The Mentalist returns to Bakersfield College

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Students in BC’s cafeteria, between reading syllabi and munching on food, were treated to a short presentation of hypnosis and mind-reading on Aug. 21.

Richard Aimes, along with his wife and stage partner Marielle, are welcomed to campus every semester. Known as The Perceptives, the duo started off their short show with a few basic brain bungling tricks.

Rich began by introducing the question “What’s the difference between an illusionist or a magician and a mind-reader or a mentalist?’”

1- Mentalist Richard Aimes takes the stage to show students his hypnosis and mind-reading skills

To demonstrate, he held up the familiar black-and-white spiraling illusion pattern and spun it in front of the face of volunteer Stephanie. The audience was to focus on the middle of the spinning spiral for ten seconds and then immediately stare at Stephanie’s head. Audience members marveled at Stephanie’s head as, in their eyes, it expanded in a very phantom-like way.

Richard tries to guess a student’s drawing while blindfolded.

Next, the showman attempted to read minds. Rich asked a student named Pedro to guess any number from one to five, to which he responded the number three. Rich then flipped over an envelope, and the number three, which he had written before even asking Pedro his number, was shown on the back.

“I know what you’re thinking,” Rich said, addressing possibly the most common observation. “I had a one in five chance of him guessing the number I wrote.”

Richard compares a normal spoon to the one he just distorted.

So the show had to be amped up a little.

The next act started with another student, Briana, volunteering to hold a balloon. Inside the balloon was an envelope Rich had written something in pre-show. Rich then gave two different students one book each. One student was to choose a random page number which the other student had to turn his book to and then read the page’s first word, The page number was 92, and the word was “akbar.” Rich turned his attention then back to Briana and popped the balloon, letting the envelope fly. Inside the envelope was written the word “akbar.”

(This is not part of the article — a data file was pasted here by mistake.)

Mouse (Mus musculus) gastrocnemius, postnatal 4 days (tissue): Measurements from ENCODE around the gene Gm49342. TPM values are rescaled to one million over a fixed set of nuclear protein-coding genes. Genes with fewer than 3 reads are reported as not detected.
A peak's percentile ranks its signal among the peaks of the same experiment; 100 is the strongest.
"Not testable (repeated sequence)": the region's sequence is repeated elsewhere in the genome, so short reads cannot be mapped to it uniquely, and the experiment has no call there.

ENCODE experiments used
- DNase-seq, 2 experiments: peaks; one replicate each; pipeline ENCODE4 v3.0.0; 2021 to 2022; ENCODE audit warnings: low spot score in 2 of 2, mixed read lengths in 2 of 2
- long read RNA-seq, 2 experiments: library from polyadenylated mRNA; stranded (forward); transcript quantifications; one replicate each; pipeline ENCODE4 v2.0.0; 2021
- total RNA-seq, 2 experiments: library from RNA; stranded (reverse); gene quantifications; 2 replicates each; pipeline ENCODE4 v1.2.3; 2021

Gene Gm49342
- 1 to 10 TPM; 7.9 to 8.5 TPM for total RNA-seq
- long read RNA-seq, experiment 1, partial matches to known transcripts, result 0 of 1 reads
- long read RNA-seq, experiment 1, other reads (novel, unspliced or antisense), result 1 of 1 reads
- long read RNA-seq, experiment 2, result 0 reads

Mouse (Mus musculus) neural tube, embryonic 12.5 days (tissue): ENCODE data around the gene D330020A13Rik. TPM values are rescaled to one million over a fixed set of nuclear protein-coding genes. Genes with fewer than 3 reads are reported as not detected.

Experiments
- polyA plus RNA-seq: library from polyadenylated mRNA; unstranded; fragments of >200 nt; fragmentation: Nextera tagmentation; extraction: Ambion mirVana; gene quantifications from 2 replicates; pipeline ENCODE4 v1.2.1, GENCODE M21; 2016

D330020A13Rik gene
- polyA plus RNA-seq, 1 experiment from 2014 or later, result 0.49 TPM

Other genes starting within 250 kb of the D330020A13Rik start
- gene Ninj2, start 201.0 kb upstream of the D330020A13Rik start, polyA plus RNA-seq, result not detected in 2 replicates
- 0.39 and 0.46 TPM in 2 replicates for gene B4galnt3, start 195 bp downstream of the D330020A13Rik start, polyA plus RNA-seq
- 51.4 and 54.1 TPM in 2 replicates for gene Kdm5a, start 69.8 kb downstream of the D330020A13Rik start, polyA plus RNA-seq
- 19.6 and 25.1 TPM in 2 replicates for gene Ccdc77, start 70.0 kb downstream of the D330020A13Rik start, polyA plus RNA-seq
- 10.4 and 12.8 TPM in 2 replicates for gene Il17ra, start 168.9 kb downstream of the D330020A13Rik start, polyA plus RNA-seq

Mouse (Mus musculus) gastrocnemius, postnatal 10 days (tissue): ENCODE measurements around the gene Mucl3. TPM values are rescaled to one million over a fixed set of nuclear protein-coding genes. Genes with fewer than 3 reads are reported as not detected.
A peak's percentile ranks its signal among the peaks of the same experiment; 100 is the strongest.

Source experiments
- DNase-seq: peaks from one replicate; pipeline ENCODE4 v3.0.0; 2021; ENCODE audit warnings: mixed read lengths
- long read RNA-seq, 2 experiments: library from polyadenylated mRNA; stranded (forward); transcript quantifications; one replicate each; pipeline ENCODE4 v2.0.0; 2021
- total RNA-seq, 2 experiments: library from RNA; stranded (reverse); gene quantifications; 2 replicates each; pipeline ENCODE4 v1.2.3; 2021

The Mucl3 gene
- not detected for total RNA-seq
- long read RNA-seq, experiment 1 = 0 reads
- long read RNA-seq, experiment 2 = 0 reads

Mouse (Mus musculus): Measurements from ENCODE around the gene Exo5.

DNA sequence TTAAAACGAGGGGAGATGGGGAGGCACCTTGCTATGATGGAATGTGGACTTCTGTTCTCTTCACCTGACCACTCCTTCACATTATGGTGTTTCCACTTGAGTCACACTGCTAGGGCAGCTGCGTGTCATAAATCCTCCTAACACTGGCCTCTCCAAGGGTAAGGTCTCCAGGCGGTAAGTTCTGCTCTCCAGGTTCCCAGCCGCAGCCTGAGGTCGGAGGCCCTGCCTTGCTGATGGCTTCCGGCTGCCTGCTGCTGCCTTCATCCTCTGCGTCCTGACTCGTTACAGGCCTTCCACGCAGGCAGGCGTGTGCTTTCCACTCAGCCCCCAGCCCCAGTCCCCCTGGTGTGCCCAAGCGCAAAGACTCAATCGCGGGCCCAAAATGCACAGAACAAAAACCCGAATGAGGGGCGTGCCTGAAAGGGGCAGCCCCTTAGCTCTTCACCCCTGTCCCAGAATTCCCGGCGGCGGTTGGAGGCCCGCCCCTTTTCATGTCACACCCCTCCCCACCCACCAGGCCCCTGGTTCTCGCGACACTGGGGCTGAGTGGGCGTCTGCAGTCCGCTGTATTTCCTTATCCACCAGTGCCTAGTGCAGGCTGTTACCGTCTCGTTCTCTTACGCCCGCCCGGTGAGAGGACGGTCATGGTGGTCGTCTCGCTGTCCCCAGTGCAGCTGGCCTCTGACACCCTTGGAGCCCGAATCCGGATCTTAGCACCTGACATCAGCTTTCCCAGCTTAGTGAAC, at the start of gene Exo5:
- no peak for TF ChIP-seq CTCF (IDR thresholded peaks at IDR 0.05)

Rich let the approval of the audience keep its momentum. Following the unbelievable, he went a step further and showed off his telekinetic ability.

A Bakersfield College student volunteers to blindfold Richard with duct tape.

Rich attempted to use only his mind to bend a spoon resting in the palm of his hand. Demonstrating a use of powerful force with his other hand, the mentalist effectively bent the spoon after putting his brain at unease. After doing so, he held up the finished spoon with an unbent spoon to show the result.

Rich continued with audience participants. In his next performance, he allowed two students to blindfold him with duct tape while Marielle handed out a sheet of paper to a random audience member for that audience member to draw a picture on. Rich had to then guess the drawing, which could have been of anything.

“I am going to describe what is on this picture by using what is known as ultrasonic vision,” Rich claimed. The kind of animal that was drawn was hard to make out, but Rich was still somehow able to guess it. “This looks to me sort of like either a lion or a teddy bear.” A roar of applause ensued.

Though the crowd’s reactions were mostly positive throughout the show, some held on to the concept of the performance being just one big mind game.

“He repeats things, he tells you to believe things using your subconscious,” said one student, Francis, who has attended the show in the past.

Though Rich still “seems to be enjoying what he does,” added another audience member, Matthew.

And indeed, Rich did have a lot of fun with the crowd of BC students throughout his show. Amid his acts, he told jokes and even taught the audience how to use hypnosis to relax.

The Perceptives are expected to return to BC next semester.